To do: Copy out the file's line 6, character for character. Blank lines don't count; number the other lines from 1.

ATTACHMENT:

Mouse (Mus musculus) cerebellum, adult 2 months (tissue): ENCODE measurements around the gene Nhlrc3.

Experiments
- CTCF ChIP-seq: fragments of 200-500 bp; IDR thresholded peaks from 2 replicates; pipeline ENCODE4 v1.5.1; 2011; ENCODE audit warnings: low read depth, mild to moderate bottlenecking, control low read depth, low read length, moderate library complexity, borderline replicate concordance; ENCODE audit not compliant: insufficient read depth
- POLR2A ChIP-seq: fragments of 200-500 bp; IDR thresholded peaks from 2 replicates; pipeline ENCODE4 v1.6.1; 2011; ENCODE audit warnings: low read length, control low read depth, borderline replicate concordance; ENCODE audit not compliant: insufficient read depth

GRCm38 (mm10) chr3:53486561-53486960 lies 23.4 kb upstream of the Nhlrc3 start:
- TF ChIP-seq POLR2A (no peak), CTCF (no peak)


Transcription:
- TF ChIP-seq POLR2A (no peak), CTCF (no peak)